Why do your muscles feel tight?

Updated: Aug 23


Welcome to Kannika Thai Spa, a massage and waxing specialise based in Clapham London.


So why do our muscles feel tight? are they too short? or am I not relaxed? It really is a tough questions.


Below we are going to go over what we think about your muscles and what you can do about it. Tightness is more of a feeling and not just a mechanical condition. When your muscles feel tight it can mean one of the following:

- You have a poor range of motion

- It feels uncomfortable or takes extra effort

- The area of your body doesn't feel relaxed

- The area feels relaxed but has some discomfort but not quite pain.


This ambiguity means that the feeling of tightness is just that - a feeling - which is not the same thing as the physical or mechanical property of excess tension, or stiffness, or shortness. You can have one without the other. 

For example, I have many clients that tell me their hamstrings feels tight, but they can easily put their palms to the floor in a forward bend. I also have clients whose hamstrings don't feel tight at all, and they can barely get their hands past their knees. So the feeling of tightness is not an accurate measurement of range of motion.

Nor is it an accurate reflection of the actual tension or hardness of a muscle, or the existence of Knots. When I palpate an area that feels tight to a client (let’s say the upper traps), they often ask Can you feel how tight this is?

I often say something like: 

Ummmmmm ...... no. It feels just like the surrounding tissues.

But I completely understand that it FEELS tight in this area and you don't like it.

I don't like the feeling of tightness either so I want to help you get rid of it. But the feeling of being tight isn’t the same thing as that area actually being physically tight. Make sense? This actually does make sense to most people, and they find it mildly interesting. I want people to understand this because it might help them reconsider a misconceived plan they may have already developed for curing their tightness - such as aggressive stretching, fascia smashing, or adhesion breaking. So now they are willing to consider an approach that is a bit more subtle than driving a lacrosse ball halfway through their ribcage.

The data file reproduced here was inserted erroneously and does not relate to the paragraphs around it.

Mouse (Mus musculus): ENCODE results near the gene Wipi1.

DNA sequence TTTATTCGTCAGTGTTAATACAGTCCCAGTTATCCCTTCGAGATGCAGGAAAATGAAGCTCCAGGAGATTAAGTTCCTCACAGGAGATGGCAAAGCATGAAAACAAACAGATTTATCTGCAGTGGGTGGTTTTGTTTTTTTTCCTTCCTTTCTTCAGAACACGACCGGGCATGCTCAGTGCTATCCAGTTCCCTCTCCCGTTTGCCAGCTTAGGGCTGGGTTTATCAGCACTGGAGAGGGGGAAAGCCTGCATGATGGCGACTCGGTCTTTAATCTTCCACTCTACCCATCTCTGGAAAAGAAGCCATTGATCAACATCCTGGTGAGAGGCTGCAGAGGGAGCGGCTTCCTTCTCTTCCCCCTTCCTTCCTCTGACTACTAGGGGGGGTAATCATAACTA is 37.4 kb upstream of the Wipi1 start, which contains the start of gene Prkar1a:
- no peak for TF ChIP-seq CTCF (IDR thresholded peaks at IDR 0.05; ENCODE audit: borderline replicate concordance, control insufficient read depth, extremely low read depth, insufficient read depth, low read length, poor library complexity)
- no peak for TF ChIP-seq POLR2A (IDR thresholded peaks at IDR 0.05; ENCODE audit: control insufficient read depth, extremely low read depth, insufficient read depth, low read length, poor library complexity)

Why do muscles feel tight if they are not actually tight? So why would a muscle feel tight even if it physically loose? 

I think we can use pain as an analogy. Pain can exist even in the absence of tissue damage, because pain can result in a perception of a threat, and perception does not always match reality. Pain is essentially an alarm, and alarms sometimes go off even when there is no real danger.

Perhaps a similar logic is involved in the feeling of tightness. The feeling happens when we unconsciously perceive (rightly or wrongly) that there is threatening condition in the muscles that needs a movement correction.

So what is the threatening condition that a feeling of tightness is trying to warn us about?


Surely it is not just the presence of tension - muscles are made to create tension and we often feel tightness in muscles even when they are almost completely relaxed. 

So tension is not a threat, but the absence of adequate rest or blood flow is a threat, which could cause metabolic stress and activate chemical nociceptors. So the problem that a feeling of tightness is trying to warn us about is not the existence of tension, but the frequency of tension or the lack of blood flow.

With this in mind, I think of the feeling of tightness as a variety of pain, perhaps a pain too mild to deserve being called pain. But it is definitely bothersome. And it has a certain flavor or character that motivates an interest in changing resting posture, or moving around or stretching. Which is different from certain pains, which often make you want to keep still. Maybe we could say that pain is warning us to not move a certain area, while tightness is warning us to get moving.